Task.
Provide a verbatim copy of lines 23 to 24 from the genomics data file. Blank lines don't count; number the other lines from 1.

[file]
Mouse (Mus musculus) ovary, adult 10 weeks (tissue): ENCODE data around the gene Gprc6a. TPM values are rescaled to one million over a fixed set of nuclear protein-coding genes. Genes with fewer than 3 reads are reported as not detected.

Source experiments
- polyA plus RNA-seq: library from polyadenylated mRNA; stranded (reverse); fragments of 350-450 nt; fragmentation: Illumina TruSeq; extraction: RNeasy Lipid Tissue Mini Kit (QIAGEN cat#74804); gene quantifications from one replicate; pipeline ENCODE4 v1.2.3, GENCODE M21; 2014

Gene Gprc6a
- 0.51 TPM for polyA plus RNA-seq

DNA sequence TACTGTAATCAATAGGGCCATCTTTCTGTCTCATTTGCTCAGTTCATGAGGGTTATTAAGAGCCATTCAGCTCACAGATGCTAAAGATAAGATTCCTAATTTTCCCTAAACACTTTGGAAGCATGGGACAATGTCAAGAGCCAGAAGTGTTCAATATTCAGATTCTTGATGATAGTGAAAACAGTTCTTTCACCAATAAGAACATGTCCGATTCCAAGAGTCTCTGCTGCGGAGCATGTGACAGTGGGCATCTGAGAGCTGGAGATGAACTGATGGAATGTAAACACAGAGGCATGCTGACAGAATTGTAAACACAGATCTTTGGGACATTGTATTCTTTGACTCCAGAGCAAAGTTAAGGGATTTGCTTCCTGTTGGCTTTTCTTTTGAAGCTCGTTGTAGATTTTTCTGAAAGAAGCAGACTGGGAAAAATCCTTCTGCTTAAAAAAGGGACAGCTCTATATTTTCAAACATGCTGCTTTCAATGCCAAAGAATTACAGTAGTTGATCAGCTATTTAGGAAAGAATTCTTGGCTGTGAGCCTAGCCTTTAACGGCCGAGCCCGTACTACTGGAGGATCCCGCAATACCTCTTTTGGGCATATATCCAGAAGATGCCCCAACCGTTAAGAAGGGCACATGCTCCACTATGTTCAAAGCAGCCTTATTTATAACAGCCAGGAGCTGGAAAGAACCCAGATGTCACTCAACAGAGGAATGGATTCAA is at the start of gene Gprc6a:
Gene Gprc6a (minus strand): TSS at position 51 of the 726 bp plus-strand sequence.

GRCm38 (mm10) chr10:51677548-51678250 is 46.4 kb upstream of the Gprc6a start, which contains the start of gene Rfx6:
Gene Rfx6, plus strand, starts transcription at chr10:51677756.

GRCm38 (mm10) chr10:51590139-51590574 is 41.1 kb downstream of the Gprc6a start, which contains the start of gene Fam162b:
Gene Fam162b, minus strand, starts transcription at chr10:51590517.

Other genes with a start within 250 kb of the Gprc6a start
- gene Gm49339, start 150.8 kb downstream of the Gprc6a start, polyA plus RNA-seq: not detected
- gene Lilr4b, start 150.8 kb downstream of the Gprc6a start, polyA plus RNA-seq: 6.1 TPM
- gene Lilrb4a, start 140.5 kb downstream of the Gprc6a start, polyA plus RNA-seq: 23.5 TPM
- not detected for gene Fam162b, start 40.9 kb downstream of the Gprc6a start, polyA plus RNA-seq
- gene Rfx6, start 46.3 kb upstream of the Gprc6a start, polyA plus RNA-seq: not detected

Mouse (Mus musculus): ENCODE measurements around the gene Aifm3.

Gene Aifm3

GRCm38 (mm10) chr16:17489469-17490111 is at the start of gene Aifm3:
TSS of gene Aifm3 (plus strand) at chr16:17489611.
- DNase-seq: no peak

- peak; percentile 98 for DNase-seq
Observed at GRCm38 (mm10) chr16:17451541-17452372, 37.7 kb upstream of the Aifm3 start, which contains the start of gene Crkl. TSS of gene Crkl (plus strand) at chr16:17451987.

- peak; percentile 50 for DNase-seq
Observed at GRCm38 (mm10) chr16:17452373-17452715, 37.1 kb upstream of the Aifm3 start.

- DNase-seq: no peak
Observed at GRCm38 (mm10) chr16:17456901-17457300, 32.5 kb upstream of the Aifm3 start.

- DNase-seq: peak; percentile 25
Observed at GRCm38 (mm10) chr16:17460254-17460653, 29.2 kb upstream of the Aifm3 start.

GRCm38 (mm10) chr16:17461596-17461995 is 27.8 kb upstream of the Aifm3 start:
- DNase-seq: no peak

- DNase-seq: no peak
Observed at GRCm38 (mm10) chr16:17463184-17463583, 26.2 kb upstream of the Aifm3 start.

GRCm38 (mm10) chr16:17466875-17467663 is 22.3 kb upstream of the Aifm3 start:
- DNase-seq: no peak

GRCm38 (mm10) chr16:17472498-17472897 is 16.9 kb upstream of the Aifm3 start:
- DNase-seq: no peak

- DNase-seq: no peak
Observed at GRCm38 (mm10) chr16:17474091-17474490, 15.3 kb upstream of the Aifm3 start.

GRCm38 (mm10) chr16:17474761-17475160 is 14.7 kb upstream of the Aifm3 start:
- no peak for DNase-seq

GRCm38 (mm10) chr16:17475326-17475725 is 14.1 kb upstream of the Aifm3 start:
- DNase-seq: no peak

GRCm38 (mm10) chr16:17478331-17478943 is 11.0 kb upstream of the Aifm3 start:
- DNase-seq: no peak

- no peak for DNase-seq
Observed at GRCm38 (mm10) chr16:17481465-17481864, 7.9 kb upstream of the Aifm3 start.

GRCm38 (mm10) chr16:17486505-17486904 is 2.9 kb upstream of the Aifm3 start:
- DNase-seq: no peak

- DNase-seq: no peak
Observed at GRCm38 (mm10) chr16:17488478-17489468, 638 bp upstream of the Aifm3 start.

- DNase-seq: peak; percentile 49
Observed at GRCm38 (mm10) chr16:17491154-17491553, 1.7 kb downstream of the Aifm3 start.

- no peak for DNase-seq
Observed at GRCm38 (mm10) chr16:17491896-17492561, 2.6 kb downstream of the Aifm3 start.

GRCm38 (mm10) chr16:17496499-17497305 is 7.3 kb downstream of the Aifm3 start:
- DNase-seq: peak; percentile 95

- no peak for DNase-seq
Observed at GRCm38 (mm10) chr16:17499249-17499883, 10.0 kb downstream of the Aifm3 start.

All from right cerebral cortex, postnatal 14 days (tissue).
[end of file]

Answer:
- peak; percentile 98 for DNase-seq
Observed at GRCm38 (mm10) chr16:17451541-17452372, 37.7 kb upstream of the Aifm3 start, which contains the start of gene Crkl. TSS of gene Crkl (plus strand) at chr16:17451987.